Tim Gunn could spend hours in a fabric store.  How many men can you say that about?

Tim Gunn is always sophisticated but never a snob.  One of my favorite parts of Project Runway is when the show finally leaves either NYC or L.A. and Tim visits the finalists in their own hometowns.  For whatever reason, each season seems to feature quite a few designed who come from and live out in Deliverance country.  It’s hard to describe the delight I get from seeing Tim, in his perfectly tailored suits and not a hair out-of-place, discussing fashion while surrounded by sagging pants, beer bellies, manboobs, and rampaging cellulite.  In a world where belching has become an acceptable form of debate, there is something comforting in knowing that there’s at least one man out there who still makes the effort.  What’s even more appealing is that, unlike me, Tim Gunn would never (at least not in public) use the phrase “deliverance country” when talking about the people he’s just met.  There’s a lot of be said for a man who can be sophisticated without feeling the need to call attention to that fact.

Tim Gunn has one of the few hearts in reality television.  One thing about most reality TV regulars: they’re very quick to let you know what they think of each season’s group of contestants.  On Survivor, Jeff Probst always lets us know which tribe he considers to be the most pathetic.  Julie Chen often struggles to remember just who exactly is living in the Big Brother house.  Chris Harrison can’t wait for  the Bachelor to screw up his engagement.  Don’t even get me started on those two fascists that seem to be intent on giving everyone a heart attack on Biggest Loser.  However, Tim Gunn is always seems to be sincere when he sends the latest cut designer up to the workroom to clean his or her space.  With is warm hug and his apologetic tone, Tim has probably kept more than a few failed designers from committing suicide after having to listen to Heidi Klum tell them that “We’ve seen it before and, quite frankly, we’re bored…”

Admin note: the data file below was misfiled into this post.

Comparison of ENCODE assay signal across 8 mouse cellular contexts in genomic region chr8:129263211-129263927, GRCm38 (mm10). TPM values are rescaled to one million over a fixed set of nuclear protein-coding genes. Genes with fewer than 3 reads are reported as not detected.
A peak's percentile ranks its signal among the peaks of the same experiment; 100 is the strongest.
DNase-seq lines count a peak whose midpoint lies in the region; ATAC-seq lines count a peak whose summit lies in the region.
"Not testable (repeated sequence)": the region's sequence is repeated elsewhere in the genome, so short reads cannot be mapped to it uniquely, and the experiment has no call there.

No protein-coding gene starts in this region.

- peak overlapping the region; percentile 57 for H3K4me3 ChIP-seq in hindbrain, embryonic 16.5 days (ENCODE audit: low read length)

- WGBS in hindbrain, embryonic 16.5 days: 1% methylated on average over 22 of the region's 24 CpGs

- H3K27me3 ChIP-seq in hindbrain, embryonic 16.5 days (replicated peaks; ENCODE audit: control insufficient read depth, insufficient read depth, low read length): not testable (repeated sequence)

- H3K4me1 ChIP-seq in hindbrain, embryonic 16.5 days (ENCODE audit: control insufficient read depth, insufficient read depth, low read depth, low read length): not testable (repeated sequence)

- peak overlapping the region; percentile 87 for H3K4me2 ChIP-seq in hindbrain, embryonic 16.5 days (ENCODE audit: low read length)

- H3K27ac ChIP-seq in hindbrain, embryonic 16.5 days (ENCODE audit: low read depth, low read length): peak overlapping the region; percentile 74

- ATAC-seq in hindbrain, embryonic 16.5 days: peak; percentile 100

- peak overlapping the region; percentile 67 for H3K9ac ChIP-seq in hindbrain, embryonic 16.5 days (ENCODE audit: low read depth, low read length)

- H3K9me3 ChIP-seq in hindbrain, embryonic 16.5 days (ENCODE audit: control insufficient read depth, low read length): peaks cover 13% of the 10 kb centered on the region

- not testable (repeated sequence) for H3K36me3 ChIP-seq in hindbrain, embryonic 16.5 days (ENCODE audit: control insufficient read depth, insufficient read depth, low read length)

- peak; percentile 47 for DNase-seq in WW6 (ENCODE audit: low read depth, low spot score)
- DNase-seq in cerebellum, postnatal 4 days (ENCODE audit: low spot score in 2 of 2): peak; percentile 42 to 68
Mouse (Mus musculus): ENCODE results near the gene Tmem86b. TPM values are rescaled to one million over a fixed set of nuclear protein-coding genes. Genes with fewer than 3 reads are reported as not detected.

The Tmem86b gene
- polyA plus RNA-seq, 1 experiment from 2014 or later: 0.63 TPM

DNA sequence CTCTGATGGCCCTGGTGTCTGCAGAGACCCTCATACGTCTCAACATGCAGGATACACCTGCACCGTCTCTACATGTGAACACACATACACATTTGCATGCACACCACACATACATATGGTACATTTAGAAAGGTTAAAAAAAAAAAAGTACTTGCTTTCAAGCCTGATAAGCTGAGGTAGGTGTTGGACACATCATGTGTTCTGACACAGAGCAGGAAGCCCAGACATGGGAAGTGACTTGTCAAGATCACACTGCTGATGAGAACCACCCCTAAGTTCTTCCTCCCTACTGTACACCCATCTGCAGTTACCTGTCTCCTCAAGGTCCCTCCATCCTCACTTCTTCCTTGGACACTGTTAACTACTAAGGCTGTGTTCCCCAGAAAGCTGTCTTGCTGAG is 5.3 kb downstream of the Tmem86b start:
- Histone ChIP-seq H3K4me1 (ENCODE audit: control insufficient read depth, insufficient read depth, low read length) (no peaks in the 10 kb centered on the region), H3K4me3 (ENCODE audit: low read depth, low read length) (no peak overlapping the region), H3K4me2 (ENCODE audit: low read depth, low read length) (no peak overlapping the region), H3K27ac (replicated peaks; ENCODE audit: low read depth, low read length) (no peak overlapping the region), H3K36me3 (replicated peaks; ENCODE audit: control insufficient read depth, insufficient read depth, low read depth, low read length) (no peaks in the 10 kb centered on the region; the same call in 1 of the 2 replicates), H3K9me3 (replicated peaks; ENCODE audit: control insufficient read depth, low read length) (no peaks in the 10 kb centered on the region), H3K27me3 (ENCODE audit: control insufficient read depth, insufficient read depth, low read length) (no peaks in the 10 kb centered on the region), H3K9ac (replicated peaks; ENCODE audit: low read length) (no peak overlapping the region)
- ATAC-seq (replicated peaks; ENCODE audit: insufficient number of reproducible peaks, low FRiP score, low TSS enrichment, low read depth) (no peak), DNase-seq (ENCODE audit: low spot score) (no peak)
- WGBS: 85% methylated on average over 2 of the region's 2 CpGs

Tim Gunn speaks his mind.  Tim may be nice but he speaks his mind.  One of the best things about this current season of Project Runway has been watching Tim put judgmental, catty snobs like Gretchen and Ivy in their place.  Who didn’t cheer when Tim said he couldn’t understand why the other designers were meekly allowing themselves to be “bullied” by Gretchen or when he showed up at the workroom and told Ivy to stop accusing Michael Costello of “cheating?”  There are times when I wish I could have someone like Tim Gunn with me whenever I’m at work and I know I’m going to have to deal with the women who work in the office next to mine. 

Tim Gunn is willing to call the Kardashians “vulgar.”  Somebody had to say it.

Tim Gunn does the right thing.  One of the reasons why my aunt said she “respected” Tim Gunn is because of a recent  video Tim made in response to the recent suicides of several gay teenagers.  In that video, Tim talks about how he tried to take his own life when he was 17 and still coming to terms with his sexuality.  Here’s something else that me and Kate agree on — I respect Tim Gunn too.  It takes courage to talk publicly about something that painful.  While everyone always talks about how tragic suicide is, there’s still a stigma attached to actually admitting that you have ever been in that dark of a place.  That Tim Gunn — who certainly didn’t have to — chose to open up that part of his life says a lot about who he is and why he’s earned the respect of both me and my aunt.

Tim Gunn gave me and my Aunt common ground.  After me and my aunt had spent a little while talking about how much we both love Tim, we came to an agreement.  From now on, whenever she’s tempted to admonish me or I’m tempted to get an attitude with her, we are simply going to ask ourselves, “What would Tim Gunn do?”

Sometimes, life is just strange.

The producers behind Sesame Street have decided not to air a clip in which Katy Perry engages in some sort of weird game with Elmo.

The reason had nothing to do with the fact that Elmo is kinda creepy and the implication of him and Katy Perry potentially doing it is the type of thing that could traumatize a young child for life.

Nor is the issue that, throughout the video, little pantsless Elmo more or less tries to hump Katy’s leg like a dog in heat.